Brazil Mulls Tax Incentives for Green Hydrogen Projects

(Reuters) — Brazil is mulling granting tax incentives for green hydrogen production, a key step for the energy sector to ignite renewable fuel projects and keep pace with international competitors investing in the sector, experts and sources told Reuters.

"It's very likely that some sort of incentive will need to be given," said Brazil's special secretary for Green Economy, Decarbonization and Bioindustry, Rodrigo Rollemberg. "Let's see what instruments the government has."

However, Rollemberg added that the current priority is to build a regulatory framework for green hydrogen projects.

Brazil has some $30 billion in low-carbon hydrogen projects including projects with fossil sources that capture CO2, according to government data. But in order to become greener, hydrogen projects must come from renewable sources such as wind and solar power.

A tax reduction would be key for the country to develop fuels that could be used in vehicles and help decarbonize the transport and industry sectors, experts say.

"We have studies that show that Brazil can produce the cheapest green hydrogen in the world," Rollemberg said. "(But) Brazil is not in a current position to give the incentives that the European Union and the U.S. are giving."

The Biden administration is offering companies up to $100 billion in tax credits and regions up to $7 billion in grants to build out hydrogen hubs to help reach a target of producing 50 million metric tons of clean hydrogen fuel by 2050.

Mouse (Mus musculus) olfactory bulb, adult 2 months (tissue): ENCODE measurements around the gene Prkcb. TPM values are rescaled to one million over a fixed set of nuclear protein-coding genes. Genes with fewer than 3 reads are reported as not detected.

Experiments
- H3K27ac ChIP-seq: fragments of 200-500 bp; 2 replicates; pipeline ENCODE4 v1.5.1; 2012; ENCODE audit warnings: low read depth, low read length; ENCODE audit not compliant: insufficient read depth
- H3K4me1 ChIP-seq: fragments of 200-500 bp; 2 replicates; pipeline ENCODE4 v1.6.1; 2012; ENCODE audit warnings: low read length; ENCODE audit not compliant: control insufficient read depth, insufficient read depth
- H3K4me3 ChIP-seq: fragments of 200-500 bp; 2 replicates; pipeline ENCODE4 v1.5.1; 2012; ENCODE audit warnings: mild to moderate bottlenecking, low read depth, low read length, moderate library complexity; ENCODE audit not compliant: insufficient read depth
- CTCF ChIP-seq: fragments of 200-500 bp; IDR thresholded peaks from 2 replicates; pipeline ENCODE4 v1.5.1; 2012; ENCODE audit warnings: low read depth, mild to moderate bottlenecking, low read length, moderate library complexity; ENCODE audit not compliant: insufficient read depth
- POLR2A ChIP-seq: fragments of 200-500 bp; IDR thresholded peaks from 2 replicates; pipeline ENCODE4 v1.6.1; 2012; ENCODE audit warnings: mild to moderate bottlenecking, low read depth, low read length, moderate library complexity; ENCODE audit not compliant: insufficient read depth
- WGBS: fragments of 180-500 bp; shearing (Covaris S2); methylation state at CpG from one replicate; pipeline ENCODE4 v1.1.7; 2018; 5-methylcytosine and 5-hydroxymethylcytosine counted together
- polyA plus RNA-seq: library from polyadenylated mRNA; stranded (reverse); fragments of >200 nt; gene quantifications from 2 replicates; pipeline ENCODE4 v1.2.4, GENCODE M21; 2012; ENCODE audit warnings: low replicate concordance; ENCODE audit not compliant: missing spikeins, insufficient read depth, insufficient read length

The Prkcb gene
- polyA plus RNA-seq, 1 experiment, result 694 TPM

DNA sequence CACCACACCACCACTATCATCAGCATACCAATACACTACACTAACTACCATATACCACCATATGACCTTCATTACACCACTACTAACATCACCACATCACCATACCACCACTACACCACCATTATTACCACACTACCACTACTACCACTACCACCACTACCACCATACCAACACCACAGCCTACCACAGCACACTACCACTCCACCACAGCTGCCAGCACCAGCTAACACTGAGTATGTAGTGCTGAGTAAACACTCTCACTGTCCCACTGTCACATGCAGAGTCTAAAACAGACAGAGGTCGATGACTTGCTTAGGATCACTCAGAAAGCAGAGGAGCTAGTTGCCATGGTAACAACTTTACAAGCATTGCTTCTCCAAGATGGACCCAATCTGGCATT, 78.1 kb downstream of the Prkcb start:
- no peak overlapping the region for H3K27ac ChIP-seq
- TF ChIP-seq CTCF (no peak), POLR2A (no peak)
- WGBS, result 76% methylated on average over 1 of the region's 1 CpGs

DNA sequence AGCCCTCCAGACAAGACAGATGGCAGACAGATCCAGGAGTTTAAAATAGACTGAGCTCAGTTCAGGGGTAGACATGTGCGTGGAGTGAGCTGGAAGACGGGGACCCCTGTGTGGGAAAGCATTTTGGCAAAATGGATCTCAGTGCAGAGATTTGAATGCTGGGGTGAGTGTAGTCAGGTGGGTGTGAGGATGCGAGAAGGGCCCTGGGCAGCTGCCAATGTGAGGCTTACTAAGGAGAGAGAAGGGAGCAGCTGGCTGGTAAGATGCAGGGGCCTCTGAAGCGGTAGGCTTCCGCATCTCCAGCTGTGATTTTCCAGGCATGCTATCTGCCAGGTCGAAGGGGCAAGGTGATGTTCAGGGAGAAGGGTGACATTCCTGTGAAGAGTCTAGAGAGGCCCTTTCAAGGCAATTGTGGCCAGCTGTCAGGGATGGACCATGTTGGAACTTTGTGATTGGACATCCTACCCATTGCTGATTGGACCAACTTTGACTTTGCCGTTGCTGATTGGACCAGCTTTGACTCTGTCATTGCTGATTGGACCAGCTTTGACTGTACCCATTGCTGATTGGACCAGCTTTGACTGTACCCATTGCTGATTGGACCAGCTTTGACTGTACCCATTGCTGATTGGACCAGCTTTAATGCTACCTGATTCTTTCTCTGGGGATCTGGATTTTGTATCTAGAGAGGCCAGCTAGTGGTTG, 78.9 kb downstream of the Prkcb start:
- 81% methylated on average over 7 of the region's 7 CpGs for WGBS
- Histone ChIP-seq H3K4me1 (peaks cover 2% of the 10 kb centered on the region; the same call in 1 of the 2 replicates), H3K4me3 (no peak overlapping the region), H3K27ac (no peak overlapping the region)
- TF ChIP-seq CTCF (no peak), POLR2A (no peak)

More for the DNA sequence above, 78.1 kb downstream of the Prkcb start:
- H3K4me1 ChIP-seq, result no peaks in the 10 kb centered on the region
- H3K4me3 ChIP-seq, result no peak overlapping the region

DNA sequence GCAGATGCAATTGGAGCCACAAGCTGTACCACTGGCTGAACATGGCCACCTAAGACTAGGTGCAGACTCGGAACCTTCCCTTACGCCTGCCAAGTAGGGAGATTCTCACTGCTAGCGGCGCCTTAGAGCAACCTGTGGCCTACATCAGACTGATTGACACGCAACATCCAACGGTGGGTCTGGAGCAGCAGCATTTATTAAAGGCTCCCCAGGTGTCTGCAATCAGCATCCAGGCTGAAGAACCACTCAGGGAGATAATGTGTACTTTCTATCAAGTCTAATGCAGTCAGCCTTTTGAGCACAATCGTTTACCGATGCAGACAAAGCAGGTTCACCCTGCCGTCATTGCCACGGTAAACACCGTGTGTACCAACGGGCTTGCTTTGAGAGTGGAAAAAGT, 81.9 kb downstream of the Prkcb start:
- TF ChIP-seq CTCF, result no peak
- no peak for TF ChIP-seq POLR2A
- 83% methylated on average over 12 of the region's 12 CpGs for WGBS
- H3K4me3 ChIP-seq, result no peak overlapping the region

Another source in Brazil's finance ministry said the government is calculating the impact of tax measures for green hydrogen, adding that a recent tax reform, passed in the lower house in July, would also help projects with long maturities such as green hydrogen projects due to lower investment costs.

Elbia Gannoum, president of the ABEEolica group, said Brazil has competitive advantages in the renewable sector, but it needed to move fast to keep pace with investments made by peers.

"In the U.S., the government is paying to make hydrogen. With these strong policies abroad, Brazil can't wait for this natural path," she said.

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